As I write this, I am currently in the process of wrapping up the focus groups discussions and, while COVID-19 has limited our discussions to Zoom, they have allowed me to chat with many members of the local Somali community about the challenges they face here in San Diego and the ways in which they are able to overcome those barriers to physical and emotional well-being. In doing so, I have had the opportunity to speak with men and women who were raised both here in the United States, as well as abroad in Somalia, Ethiopia, and Kenya.

Although we are still in the early stages of analysis, it is beginning to seem that personality is not as important to resiliency as individuals’ Islamic faith and the support of their broader community. These conclusions require more thorough analysis of contributors to resiliency and how they might be unique to this community but the preliminary findings suggest that, among Somalis in San Diego, resiliency is not so much a characteristic of individuals, as much of the literature would suggest, but one of the community as a whole.

Furthermore, individuals’ ability to be resilient appears to be just as much the product of the material conditions in which they live as it is a product of individual or communal traits. Many of the challenges to Somalis’ resiliency in San Diego boil down to access to resources, whether those are fair job opportunities, affordable housing, accessible healthcare, convenient public transportation, or political representation. Far from being anomalous, the greatest and most common sources of suffering that community members face are simply the consequences of political and economic conditions.

This finding begs a far larger question than the one with which I began this project: what is the value of “resiliency” as a concept if we are seeking to truly support and uplift the individuals and communities that we deem to be most “at-risk”? Putting the responsibility of being “resilient” on individuals to overcome the challenges of systemic injustices completely misses the point of the underlying problem: it is not that individuals suffer because they are insufficiently resilient, but because the systems that they are embedded in are insufficiently supportive. It seems to me that we need a new discourse of resiliency if we are truly going to solve these issues instead of continuing to settle for suffering that is simply better managed.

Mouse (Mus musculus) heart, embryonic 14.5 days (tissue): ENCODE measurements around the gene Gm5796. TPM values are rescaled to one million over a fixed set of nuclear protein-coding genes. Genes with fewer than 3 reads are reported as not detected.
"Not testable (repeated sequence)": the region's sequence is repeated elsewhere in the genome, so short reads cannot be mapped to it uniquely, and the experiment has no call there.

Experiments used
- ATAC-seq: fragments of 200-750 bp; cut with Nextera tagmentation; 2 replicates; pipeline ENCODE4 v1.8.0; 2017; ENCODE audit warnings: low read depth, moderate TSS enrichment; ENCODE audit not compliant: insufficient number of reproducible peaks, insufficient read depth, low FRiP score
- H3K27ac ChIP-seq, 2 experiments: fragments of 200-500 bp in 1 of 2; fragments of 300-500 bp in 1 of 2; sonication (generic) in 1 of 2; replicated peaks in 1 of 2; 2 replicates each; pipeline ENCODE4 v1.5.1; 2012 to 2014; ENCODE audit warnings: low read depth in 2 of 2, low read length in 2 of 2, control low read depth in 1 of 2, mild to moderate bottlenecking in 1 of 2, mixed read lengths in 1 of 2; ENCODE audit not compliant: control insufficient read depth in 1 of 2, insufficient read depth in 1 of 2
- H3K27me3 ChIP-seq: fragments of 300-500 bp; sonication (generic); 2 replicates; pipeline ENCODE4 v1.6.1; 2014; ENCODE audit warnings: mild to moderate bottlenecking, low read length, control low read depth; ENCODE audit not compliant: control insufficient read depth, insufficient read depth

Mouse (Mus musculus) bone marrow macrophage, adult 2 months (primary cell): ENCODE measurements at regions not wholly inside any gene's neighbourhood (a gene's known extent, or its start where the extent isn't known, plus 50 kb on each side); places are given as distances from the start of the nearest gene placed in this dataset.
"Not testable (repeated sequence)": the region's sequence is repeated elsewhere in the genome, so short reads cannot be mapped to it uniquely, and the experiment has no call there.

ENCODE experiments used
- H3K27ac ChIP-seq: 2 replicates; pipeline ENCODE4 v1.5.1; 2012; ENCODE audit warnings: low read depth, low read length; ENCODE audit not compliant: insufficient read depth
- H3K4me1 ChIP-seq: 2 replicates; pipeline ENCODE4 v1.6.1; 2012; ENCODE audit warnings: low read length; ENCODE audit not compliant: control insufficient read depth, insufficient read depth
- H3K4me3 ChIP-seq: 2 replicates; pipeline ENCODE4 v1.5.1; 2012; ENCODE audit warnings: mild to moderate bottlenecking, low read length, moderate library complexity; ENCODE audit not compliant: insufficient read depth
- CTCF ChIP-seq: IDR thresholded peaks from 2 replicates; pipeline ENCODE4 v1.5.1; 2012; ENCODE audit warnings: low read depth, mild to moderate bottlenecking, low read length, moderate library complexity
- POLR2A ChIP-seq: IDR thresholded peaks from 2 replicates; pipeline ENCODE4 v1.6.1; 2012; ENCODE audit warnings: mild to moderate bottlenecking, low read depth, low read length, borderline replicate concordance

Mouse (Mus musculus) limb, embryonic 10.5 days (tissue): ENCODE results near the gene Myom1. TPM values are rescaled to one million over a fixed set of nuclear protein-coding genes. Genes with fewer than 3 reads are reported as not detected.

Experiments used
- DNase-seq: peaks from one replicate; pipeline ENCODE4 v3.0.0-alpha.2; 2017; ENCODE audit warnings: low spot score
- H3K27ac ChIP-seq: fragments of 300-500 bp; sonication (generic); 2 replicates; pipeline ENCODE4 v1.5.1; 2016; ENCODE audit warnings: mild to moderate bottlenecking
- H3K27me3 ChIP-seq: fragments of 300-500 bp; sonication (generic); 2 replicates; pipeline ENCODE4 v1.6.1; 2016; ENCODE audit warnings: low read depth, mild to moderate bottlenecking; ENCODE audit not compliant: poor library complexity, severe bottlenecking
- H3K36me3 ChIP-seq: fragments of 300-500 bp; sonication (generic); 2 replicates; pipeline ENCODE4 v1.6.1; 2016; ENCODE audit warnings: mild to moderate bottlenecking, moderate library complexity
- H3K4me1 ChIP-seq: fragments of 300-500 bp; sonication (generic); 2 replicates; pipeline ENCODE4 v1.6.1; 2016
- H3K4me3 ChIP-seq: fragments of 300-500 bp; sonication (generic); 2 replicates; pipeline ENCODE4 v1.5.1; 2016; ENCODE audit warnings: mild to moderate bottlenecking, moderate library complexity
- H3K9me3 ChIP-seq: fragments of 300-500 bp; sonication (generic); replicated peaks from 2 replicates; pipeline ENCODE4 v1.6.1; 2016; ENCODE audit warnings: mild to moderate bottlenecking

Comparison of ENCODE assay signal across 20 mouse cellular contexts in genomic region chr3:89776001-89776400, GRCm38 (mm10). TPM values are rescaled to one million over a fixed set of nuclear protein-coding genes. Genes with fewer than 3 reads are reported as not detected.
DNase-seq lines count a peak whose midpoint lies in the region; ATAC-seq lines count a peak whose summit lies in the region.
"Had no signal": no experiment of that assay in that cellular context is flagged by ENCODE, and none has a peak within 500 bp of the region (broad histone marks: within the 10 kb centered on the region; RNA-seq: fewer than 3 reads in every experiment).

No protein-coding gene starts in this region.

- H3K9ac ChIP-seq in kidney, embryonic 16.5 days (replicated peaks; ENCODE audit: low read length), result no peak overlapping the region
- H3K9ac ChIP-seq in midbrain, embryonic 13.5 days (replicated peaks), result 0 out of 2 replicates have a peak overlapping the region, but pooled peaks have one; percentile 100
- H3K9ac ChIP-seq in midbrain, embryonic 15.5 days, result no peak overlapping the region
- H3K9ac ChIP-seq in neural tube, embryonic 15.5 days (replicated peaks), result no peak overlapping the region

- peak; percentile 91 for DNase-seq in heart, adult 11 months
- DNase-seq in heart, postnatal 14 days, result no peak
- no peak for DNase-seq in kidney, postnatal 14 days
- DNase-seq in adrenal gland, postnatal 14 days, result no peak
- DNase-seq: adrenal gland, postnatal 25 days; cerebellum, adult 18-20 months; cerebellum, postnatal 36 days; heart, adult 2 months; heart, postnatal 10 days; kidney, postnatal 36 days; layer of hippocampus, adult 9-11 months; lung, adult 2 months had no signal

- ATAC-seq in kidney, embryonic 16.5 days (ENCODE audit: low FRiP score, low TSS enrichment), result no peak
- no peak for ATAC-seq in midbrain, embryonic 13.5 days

While my work this summer has raised far bigger questions than I had when I began, I am immensely grateful to GHAC for having given me the opportunity to probe these areas and to my mentor, Dr. Al-Delaimy, who has offered me continuous support and guidance in both my conceptual understanding of these ideas and the nuts-and-bolts of designing and conducting a mixed-method study. I also owe a great debt to Somali Family Services for their support and to my collaborator and focus group co-facilitator, Najla, who has brought a wealth of knowledge on qualitative research and on San Diego’s Somali community to this project.

My greatest appreciation, however, is reserved for the members of the Somali community who have taken the time to speak with me about these issues and who have been willing to open up about the challenges that they have faced in San Diego. They have helped open my eyes to a side of San Diego that I almost certainly would have remained ignorant of otherwise and I hope that I am able to do some justice to their views through my depictions. Thank you all!